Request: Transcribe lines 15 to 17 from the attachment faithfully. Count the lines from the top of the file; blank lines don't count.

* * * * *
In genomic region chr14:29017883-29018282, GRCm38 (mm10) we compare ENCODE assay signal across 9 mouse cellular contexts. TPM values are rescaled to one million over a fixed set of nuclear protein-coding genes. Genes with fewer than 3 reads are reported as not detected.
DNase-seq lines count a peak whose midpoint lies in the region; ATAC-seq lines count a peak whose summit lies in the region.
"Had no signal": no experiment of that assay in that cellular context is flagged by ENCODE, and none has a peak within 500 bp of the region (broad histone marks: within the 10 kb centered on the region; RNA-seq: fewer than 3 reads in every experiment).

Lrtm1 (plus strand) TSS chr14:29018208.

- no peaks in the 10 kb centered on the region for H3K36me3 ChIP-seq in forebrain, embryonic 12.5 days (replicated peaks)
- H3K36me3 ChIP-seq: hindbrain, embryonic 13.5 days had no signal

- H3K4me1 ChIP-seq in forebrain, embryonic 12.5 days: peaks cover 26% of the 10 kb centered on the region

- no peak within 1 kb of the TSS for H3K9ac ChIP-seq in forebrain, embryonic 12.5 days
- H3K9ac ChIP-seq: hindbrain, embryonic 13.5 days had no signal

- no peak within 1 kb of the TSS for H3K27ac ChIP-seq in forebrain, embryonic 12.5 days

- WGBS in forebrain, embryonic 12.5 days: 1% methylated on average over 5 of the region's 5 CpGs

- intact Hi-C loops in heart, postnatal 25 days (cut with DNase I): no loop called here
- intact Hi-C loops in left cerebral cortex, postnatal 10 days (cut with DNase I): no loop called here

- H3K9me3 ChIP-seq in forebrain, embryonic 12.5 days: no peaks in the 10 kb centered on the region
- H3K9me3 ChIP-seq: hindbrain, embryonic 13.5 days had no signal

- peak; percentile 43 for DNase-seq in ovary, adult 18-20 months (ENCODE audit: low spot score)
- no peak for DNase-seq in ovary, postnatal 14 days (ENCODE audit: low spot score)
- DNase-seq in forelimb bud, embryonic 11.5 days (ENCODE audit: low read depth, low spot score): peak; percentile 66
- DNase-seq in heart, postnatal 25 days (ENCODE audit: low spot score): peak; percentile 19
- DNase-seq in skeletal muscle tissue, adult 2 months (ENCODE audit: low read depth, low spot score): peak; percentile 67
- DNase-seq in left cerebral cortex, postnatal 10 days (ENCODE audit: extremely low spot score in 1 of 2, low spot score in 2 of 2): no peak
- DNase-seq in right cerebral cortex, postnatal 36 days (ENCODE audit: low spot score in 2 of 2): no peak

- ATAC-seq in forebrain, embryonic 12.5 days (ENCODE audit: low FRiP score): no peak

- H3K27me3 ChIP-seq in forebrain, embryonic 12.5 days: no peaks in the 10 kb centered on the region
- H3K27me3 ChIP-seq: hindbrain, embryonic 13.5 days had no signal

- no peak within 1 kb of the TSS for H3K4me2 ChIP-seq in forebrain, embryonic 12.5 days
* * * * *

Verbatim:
- H3K9me3 ChIP-seq: hindbrain, embryonic 13.5 days had no signal

- peak; percentile 43 for DNase-seq in ovary, adult 18-20 months (ENCODE audit: low spot score)
- no peak for DNase-seq in ovary, postnatal 14 days (ENCODE audit: low spot score)